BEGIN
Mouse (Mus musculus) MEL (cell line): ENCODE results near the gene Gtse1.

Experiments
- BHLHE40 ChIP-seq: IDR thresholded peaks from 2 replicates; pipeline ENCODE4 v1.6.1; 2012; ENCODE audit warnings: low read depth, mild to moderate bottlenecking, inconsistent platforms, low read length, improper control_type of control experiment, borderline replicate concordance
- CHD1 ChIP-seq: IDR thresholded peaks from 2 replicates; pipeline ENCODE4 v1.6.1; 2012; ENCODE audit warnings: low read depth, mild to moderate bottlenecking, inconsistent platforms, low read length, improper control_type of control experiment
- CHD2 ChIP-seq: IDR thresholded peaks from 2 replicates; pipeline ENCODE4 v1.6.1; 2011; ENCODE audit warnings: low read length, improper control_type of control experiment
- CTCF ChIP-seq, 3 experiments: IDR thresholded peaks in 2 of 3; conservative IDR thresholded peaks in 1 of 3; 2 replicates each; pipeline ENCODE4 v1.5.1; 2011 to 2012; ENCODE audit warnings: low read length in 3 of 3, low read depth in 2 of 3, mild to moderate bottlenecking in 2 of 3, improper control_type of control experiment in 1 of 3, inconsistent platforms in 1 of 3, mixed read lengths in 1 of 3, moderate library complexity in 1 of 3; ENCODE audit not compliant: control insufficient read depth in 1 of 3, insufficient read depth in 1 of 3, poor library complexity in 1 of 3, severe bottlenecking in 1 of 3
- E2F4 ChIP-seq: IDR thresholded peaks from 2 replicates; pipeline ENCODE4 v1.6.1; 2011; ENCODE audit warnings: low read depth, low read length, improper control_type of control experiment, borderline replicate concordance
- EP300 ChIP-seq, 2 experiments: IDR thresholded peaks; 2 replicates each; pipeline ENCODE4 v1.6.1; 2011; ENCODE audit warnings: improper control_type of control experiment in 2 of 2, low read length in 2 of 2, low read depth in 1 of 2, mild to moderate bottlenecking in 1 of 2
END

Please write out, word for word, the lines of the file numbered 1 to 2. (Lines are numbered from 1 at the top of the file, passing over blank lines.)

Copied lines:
Mouse (Mus musculus) MEL (cell line): ENCODE results near the gene Gtse1.

Experiments